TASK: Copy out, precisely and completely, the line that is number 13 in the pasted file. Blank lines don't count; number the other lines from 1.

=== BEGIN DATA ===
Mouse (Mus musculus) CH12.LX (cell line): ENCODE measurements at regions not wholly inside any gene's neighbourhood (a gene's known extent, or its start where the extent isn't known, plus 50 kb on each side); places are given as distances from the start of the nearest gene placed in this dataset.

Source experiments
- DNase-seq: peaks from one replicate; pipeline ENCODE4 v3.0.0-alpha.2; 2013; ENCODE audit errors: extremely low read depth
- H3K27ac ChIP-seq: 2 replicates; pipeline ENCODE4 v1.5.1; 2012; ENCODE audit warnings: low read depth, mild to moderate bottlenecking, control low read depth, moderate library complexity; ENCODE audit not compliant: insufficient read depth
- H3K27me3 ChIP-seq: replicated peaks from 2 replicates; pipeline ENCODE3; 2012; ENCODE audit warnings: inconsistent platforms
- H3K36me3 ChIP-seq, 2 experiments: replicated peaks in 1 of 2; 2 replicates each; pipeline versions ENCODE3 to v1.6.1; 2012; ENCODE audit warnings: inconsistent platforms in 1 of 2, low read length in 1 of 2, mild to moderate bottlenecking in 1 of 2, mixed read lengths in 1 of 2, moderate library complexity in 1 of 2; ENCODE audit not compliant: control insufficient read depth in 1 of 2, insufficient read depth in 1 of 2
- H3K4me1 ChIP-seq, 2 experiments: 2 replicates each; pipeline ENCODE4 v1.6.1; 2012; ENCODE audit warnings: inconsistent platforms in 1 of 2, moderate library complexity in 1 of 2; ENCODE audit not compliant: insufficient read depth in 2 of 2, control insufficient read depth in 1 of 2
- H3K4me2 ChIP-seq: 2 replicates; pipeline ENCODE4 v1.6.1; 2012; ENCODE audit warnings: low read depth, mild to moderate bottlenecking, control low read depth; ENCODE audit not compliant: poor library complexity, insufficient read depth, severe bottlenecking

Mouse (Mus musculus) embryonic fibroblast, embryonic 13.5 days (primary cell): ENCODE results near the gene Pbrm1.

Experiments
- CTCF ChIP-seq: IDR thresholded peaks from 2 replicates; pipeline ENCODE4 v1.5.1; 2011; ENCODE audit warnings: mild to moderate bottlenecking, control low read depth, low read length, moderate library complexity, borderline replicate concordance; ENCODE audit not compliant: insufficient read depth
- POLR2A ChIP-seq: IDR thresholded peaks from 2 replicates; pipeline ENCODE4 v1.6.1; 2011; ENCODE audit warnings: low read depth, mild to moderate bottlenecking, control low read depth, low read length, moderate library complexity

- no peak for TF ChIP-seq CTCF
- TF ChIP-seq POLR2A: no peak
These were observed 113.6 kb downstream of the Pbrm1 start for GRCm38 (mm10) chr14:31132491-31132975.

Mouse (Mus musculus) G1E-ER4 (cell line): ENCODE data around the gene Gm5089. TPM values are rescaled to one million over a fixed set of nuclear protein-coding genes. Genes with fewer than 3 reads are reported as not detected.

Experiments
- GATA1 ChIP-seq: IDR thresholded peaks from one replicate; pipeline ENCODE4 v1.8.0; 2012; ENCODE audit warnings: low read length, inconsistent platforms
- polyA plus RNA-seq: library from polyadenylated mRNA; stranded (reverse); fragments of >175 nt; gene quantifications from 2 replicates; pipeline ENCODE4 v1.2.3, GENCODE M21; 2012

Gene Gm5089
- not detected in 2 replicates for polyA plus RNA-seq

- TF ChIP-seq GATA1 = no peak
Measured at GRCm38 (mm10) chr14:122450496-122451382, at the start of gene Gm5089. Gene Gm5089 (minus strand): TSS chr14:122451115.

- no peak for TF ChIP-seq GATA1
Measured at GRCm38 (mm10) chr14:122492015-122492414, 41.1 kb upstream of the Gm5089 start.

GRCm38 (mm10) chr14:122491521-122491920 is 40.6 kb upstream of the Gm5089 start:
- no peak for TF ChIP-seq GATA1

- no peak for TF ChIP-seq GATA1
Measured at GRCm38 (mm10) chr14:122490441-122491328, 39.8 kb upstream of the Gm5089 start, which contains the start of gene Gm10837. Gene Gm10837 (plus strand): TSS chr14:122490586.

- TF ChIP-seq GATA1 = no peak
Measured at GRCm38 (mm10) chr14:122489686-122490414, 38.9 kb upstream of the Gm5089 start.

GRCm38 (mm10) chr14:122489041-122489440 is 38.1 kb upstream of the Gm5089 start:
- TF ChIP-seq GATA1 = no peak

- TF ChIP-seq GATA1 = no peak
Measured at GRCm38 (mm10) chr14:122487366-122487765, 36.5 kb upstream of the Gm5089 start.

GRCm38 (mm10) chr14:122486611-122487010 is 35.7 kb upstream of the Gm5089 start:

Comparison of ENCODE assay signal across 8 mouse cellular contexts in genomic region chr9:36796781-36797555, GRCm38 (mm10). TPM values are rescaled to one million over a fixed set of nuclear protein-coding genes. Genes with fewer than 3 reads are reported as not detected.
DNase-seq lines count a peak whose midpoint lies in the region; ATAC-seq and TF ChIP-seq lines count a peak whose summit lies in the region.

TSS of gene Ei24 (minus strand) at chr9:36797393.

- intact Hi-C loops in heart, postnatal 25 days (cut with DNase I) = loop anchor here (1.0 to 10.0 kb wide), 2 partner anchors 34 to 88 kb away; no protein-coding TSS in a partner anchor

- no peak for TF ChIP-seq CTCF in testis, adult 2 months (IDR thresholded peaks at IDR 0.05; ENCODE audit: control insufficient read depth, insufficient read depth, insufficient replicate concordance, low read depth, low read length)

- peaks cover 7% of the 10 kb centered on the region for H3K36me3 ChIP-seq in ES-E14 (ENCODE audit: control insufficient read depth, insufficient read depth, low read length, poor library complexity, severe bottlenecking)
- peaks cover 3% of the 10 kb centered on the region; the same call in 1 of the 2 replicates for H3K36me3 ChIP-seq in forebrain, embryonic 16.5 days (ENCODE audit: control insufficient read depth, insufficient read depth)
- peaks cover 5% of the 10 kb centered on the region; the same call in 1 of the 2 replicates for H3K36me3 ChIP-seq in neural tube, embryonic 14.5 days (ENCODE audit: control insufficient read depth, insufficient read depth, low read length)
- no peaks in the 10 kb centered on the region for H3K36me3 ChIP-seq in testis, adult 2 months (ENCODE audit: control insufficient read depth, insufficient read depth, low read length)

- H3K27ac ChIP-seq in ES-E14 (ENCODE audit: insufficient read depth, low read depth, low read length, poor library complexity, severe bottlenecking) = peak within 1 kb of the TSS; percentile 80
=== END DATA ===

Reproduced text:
- no peak for TF ChIP-seq CTCF